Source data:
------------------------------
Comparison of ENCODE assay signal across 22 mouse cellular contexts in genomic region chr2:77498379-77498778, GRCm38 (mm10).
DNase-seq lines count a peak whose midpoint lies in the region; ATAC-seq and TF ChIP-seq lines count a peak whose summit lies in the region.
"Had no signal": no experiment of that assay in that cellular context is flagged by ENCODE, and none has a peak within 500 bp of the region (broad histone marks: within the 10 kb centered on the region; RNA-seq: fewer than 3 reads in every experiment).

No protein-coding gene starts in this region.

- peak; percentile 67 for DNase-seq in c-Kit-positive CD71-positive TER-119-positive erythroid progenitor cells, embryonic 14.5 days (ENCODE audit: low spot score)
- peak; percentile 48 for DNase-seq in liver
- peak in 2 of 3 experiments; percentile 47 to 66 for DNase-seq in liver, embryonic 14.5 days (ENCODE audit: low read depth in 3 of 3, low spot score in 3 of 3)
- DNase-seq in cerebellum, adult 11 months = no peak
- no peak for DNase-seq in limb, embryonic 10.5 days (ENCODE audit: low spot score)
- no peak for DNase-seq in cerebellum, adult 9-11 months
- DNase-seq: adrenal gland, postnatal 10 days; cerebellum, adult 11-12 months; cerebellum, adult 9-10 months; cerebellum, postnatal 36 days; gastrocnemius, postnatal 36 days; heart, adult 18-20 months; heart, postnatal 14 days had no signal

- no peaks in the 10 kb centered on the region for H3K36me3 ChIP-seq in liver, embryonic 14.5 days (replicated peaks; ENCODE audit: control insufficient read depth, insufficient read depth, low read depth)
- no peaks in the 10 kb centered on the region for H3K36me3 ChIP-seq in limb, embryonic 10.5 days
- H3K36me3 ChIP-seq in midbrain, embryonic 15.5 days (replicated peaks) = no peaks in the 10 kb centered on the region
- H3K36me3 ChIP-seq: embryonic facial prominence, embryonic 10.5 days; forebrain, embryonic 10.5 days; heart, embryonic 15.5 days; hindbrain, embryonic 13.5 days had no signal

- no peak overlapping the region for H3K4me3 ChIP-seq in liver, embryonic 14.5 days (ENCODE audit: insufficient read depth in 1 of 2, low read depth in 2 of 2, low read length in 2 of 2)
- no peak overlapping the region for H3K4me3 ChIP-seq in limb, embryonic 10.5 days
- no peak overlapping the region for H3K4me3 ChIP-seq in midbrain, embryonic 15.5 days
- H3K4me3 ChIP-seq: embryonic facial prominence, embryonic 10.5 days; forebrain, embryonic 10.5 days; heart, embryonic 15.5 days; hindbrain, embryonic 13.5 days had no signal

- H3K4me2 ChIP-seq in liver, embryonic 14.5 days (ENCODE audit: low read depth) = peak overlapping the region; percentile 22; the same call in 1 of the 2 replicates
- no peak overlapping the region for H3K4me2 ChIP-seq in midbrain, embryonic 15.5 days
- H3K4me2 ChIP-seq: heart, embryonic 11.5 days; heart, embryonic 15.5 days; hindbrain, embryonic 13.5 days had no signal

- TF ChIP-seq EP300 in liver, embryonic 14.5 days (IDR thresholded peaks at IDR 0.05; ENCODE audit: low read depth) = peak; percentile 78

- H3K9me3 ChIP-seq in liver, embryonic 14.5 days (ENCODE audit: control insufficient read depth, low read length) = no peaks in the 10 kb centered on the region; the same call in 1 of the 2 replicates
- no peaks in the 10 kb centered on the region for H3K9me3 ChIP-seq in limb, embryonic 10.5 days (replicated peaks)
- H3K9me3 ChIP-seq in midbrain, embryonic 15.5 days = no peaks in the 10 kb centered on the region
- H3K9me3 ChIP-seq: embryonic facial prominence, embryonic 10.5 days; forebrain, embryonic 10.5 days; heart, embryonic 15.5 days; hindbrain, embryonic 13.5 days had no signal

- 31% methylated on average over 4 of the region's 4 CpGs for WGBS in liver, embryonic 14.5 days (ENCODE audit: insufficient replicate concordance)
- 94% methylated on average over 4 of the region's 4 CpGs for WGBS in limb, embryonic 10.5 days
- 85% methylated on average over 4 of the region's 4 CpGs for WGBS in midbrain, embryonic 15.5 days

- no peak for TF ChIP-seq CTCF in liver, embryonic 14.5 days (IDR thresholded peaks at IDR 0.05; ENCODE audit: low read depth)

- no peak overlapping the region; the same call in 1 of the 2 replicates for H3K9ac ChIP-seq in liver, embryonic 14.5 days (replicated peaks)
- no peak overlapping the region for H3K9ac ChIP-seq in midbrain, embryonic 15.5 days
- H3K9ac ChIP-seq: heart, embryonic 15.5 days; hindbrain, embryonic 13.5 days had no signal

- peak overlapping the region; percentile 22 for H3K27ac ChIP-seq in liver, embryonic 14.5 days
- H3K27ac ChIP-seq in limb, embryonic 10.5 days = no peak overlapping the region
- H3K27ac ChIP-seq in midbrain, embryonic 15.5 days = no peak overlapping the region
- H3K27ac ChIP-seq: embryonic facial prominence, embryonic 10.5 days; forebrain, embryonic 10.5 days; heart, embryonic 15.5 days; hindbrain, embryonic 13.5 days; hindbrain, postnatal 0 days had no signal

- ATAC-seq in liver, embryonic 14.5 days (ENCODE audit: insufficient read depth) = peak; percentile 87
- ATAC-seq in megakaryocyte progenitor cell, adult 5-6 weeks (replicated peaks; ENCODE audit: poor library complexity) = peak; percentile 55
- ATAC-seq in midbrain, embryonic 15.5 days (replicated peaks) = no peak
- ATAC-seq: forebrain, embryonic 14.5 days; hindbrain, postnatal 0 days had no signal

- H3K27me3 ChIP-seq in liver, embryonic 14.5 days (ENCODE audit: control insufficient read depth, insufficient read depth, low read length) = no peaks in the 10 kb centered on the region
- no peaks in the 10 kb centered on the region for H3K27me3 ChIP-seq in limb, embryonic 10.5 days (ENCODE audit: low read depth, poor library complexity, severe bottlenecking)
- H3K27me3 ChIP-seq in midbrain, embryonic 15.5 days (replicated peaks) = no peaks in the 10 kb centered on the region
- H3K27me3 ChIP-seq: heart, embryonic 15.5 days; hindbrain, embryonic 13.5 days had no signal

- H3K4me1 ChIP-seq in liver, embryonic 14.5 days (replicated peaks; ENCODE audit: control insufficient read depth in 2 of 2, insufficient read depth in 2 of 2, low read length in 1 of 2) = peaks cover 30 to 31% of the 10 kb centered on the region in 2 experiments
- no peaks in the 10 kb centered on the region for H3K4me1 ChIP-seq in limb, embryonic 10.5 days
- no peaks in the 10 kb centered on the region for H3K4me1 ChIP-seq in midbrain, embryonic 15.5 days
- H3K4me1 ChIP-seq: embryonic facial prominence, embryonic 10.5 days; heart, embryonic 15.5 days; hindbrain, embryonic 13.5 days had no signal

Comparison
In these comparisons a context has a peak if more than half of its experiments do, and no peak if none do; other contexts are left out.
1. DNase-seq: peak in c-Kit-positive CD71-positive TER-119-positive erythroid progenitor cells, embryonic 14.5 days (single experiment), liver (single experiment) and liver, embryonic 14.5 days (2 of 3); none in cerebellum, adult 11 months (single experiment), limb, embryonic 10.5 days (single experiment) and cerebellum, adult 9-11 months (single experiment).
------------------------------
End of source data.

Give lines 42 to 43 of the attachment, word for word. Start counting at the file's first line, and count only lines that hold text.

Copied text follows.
- ATAC-seq: forebrain, embryonic 14.5 days; hindbrain, postnatal 0 days had no signal

- H3K27me3 ChIP-seq in liver, embryonic 14.5 days (ENCODE audit: control insufficient read depth, insufficient read depth, low read length) = no peaks in the 10 kb centered on the region